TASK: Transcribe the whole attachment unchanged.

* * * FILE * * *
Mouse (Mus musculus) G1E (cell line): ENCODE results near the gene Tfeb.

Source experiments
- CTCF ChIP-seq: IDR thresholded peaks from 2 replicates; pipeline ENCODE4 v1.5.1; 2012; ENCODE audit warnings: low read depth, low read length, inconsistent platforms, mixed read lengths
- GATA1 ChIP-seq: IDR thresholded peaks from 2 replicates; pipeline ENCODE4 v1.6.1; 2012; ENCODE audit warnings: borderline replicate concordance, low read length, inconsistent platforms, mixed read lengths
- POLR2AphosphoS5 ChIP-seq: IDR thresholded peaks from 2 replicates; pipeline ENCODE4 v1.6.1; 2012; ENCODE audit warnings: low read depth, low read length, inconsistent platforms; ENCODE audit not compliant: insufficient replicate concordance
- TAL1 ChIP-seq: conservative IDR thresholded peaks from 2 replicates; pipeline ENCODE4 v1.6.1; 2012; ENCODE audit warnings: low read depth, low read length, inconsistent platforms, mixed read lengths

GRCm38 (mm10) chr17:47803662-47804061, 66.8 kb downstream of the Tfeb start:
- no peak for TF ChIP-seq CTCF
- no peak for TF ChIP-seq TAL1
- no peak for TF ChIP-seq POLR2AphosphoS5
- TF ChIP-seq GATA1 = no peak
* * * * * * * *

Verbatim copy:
Mouse (Mus musculus) G1E (cell line): ENCODE results near the gene Tfeb.

Source experiments
- CTCF ChIP-seq: IDR thresholded peaks from 2 replicates; pipeline ENCODE4 v1.5.1; 2012; ENCODE audit warnings: low read depth, low read length, inconsistent platforms, mixed read lengths
- GATA1 ChIP-seq: IDR thresholded peaks from 2 replicates; pipeline ENCODE4 v1.6.1; 2012; ENCODE audit warnings: borderline replicate concordance, low read length, inconsistent platforms, mixed read lengths
- POLR2AphosphoS5 ChIP-seq: IDR thresholded peaks from 2 replicates; pipeline ENCODE4 v1.6.1; 2012; ENCODE audit warnings: low read depth, low read length, inconsistent platforms; ENCODE audit not compliant: insufficient replicate concordance
- TAL1 ChIP-seq: conservative IDR thresholded peaks from 2 replicates; pipeline ENCODE4 v1.6.1; 2012; ENCODE audit warnings: low read depth, low read length, inconsistent platforms, mixed read lengths

GRCm38 (mm10) chr17:47803662-47804061, 66.8 kb downstream of the Tfeb start:
- no peak for TF ChIP-seq CTCF
- no peak for TF ChIP-seq TAL1
- no peak for TF ChIP-seq POLR2AphosphoS5
- TF ChIP-seq GATA1 = no peak